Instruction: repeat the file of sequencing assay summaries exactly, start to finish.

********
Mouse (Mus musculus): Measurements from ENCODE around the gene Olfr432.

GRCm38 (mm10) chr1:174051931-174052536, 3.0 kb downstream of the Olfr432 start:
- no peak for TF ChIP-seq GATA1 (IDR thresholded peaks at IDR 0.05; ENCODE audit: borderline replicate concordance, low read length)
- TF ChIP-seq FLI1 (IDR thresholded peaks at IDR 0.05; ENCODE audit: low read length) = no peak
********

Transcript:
Mouse (Mus musculus): Measurements from ENCODE around the gene Olfr432.

GRCm38 (mm10) chr1:174051931-174052536, 3.0 kb downstream of the Olfr432 start:
- no peak for TF ChIP-seq GATA1 (IDR thresholded peaks at IDR 0.05; ENCODE audit: borderline replicate concordance, low read length)
- TF ChIP-seq FLI1 (IDR thresholded peaks at IDR 0.05; ENCODE audit: low read length) = no peak